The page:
St. Augustine's Episcopal Parish, Tempe, Arizona
Br. Chad-Joseph, OSBCn
Can I just say that I’ve had a heck of a couple weeks? I’m a full-time student in a Master of Divinity program at a Christian institution that doesn’t take a break for Holy Week. So in between the four extra services of Holy Week for which I had significant responsibilities, I was busy reading, writing about, and discussing process theology, mission and evangelism, and Sufi mysticism . . . not to mention that the week ended with THE BIGGEST single service of the year that requires significantly more work to pull off than a typical Sunday. By the end of the Easter Day Mass I hardly had a voice, and I wanted, after breaking my Lenten fast with a couple good beers, to crawl into my nice warm bed and sleep for two days. But then came LAST week, which entailed a whirlwind trip to Denver for school on Wednesday and Thursday, making Monday and Tuesday anything but restful as I completed mid-term projects and tried to get a leg up on preparing for today. Oh, and did I say I have a young family and my wife works full-time? And hey, look, Fr. Gil’s gone, and I’m preaching today!
Sometimes it’s really hard to be a white, middle class, straight, American male, I’ve gotta say. Life can really take its toll. Yeah, I’m never truly hungry, and I don’t fear for my bodily safety or fear discrimination or that I won’t have a place for my family to sleep tonight, but sometimes I don’t have time to relax in front of my favorite episodes. Yeah, I don’t actually work 80+ hours per week cleaning houses during the day and office buildings at night so that I can send most of my earnings to my family in Guatemala, but I haven’t had a proper vacation since last June, and I’m itching to see the beach or hike in the mountains.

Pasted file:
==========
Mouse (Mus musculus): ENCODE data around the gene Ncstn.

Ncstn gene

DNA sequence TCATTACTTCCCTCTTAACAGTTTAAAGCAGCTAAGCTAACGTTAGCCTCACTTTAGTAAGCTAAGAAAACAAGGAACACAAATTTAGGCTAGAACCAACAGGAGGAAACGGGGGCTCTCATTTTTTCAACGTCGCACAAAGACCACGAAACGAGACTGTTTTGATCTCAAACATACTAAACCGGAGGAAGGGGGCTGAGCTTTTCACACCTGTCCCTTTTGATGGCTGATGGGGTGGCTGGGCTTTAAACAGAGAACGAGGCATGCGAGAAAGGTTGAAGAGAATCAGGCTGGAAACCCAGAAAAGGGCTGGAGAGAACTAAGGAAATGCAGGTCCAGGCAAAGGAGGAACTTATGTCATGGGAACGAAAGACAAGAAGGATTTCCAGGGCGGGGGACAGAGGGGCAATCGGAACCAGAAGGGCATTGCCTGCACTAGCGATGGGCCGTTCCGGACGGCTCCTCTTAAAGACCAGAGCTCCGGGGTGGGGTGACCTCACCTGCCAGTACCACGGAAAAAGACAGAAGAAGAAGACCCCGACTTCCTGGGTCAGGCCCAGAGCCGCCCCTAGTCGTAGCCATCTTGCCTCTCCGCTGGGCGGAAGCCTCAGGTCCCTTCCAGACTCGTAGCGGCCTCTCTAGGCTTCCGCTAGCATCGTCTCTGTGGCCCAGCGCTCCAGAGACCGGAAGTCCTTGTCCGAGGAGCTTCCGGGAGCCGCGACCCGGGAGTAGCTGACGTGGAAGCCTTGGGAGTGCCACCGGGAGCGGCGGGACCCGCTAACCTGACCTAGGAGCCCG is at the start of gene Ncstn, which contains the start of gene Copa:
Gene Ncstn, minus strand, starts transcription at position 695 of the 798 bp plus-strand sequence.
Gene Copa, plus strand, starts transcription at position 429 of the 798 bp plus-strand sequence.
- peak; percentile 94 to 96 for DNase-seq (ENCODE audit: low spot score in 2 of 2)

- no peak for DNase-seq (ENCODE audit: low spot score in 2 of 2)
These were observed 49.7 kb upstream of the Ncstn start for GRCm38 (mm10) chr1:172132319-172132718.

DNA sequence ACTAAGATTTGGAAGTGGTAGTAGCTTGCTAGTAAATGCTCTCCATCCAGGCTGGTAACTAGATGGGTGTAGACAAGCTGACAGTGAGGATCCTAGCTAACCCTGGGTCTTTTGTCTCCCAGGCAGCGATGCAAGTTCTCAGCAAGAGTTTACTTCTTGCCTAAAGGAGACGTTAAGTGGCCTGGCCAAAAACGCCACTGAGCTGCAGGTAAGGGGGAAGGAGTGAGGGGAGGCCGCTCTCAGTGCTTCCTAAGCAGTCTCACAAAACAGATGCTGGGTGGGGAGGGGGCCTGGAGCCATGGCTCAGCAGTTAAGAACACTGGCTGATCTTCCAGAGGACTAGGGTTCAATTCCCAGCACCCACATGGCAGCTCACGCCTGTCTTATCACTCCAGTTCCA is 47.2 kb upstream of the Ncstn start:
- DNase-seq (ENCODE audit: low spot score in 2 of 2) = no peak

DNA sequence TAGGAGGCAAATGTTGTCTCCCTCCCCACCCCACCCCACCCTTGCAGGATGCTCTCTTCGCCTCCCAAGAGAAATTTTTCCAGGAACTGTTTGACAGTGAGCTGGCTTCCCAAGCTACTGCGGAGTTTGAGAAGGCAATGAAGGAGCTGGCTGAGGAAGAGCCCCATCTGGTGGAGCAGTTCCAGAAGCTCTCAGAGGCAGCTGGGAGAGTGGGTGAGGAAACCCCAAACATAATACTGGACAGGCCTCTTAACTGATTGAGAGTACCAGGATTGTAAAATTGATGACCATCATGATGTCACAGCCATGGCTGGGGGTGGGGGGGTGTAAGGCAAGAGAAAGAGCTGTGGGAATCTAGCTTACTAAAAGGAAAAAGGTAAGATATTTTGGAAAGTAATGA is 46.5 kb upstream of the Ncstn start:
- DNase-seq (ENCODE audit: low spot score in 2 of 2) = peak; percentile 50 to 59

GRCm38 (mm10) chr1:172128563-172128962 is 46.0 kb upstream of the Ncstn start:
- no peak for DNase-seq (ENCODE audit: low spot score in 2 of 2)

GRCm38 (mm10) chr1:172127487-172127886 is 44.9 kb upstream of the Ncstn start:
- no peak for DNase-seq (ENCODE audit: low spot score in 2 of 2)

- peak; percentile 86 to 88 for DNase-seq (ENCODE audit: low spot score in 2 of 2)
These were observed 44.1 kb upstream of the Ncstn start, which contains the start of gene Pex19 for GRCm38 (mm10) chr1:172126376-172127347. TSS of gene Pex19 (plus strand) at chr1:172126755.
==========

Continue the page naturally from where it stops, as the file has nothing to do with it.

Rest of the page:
Most of the preaching I’ve heard about today’s Gospel follows the line of St. John’s thought about the nature of faith, about the role of doubt, and about the place of belief even when we haven’t seen for ourselves the marks of the nails on the risen body of Jesus. Some say we should be the blessed ones who have come to believe even though we have not seen. Some say that mature faith embraces doubt rather than forbidding it. This line of thinking is important, and there is much to be learned from the contrast between seeing and not seeing in matters of belief. But by considering these issues only from the perspective of the male apostles, regarding only their choices and their actions, it seems to me that our view of the human experience is distorted by the same lens of privilege through which I just presented my experience of being overwhelmed over the last couple weeks. While looking through that lens, I fail to see the untiring network of relational support that makes my life possible, and, in my case, it is a network of brilliant, kind, generous, faithful women. I would like for us to attempt to move out from behind that lens this morning. So, let’s back up a little in the Gospel narrative and ask the question of belief from a different angle. The question I would like to consider is this: